Common sleep disorders can have a significant impact on your health. It’s more than just disrupted sleep. If left untreated, sleep disorders can lead to an increased risk of high blood pressure, stroke, and heart attack.

“The risks associated with leaving sleep disorders untreated can be serious,” said Silvana Juarez, sleep study manager at Hereford Regional Medical Center. “It’s not just about getting good sleep, it’s about preventing poor sleep from becoming something much, much worse.”

Common sleep disorders including sleep apnea, insomnia, and restless leg syndrome (RLS) can lead to serious health issues. Even seemingly minor sleep disorders such as snoring and teeth grinding can have significant long-term effects on one’s health if they aren’t treated.

Some common symptoms to look out for:

  • Difficulty Falling Asleep: Persistent trouble getting to sleep despite feeling tired.

  • Difficulty Staying Asleep: Waking up a lot during the night, with difficulty getting back to sleep.

  • Excessive Daytime Sleepiness: Feeling excessively tired or run down during the day, even after a full night’s sleep.

  • Loud Snoring: Snoring loudly isn’t just annoying to your partner. It can be a sign of a sleep apnea.

  • Gasping or Choking During Sleep: Another potential indicator of sleep apnea.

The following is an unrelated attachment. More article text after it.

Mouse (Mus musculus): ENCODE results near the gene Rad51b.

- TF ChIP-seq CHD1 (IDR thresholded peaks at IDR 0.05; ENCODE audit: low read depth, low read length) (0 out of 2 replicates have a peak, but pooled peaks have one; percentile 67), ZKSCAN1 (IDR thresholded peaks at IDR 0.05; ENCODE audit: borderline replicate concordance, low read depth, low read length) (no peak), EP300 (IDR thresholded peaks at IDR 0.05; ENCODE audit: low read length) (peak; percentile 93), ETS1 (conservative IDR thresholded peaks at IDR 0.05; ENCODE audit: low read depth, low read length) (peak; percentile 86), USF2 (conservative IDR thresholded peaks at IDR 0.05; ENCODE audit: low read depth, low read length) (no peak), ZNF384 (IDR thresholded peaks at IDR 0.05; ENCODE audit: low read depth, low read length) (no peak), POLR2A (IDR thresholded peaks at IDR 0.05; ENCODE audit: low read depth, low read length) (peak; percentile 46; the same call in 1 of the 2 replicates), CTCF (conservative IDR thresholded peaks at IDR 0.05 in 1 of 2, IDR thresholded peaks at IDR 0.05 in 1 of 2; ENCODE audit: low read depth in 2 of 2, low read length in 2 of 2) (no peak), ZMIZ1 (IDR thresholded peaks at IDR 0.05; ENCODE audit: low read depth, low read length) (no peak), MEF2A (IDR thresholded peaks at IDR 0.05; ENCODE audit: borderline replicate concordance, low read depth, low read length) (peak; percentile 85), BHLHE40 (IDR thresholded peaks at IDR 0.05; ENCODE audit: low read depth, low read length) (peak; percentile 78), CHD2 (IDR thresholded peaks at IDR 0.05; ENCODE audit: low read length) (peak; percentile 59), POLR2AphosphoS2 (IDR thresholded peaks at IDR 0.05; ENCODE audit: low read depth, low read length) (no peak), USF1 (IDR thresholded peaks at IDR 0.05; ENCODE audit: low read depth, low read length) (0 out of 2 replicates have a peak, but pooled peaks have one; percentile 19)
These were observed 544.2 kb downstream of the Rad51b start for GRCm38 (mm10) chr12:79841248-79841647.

• Restless Legs: Uncomfortable sensations in the legs, often relieved by movement, which can disrupt sleep.

  • Sleepwalking: Engaging in activities like walking or eating while asleep.

  • Nightmares or Night Terrors: Intense, frightening dreams that can cause you to wake up in a state of panic.

  • Frequent Waking to Urinate: May be a symptom of nocturia, which can disrupt sleep.

  • Difficulty Concentrating: Impaired cognitive function, memory problems, and difficulty focusing during the day.

  • Irritability and Mood Changes: Increased emotional sensitivity and mood swings.

  • Decreased Performance at Work or School: Impaired productivity and having more accidents.

  • Excessive Movement During Sleep: Kicking, flailing, or moving excessively during sleep, which can disrupt both your sleep and your partner’s.

  • Sudden Muscle Weakness (Cataplexy): A sudden loss of muscle control, often triggered by strong emotions, associated with narcolepsy.

  • Hallucinations When Falling Asleep or Waking Up: Vivid, often disturbing sensory experiences when transitioning between sleep and wakefulness.

  • Inability to Stay Awake in Situational Settings: Falling asleep unintentionally, such as during meetings or while driving.

  • Changes in Breathing Patterns: Irregular or abnormal breathing during sleep, which can be a sign of sleep-related breathing disorders.

These symptoms can vary in severity and don’t always mean you have a sleep disorder. Consulting a healthcare professional or sleep specialist for a proper evaluation and diagnosis is essential. Timely intervention can lead to effective treatment and improved sleep quality.

A comprehensive sleep study with Hereford Regional Medical Center can diagnose more than 80 different sleep disorders, helping our community avoid serious health problems due to an untreated sleep disorder.

Schedule an appointment with the Hereford Health Clinic today and ask your doctor about a sleep study at HRMC.

Click to learn more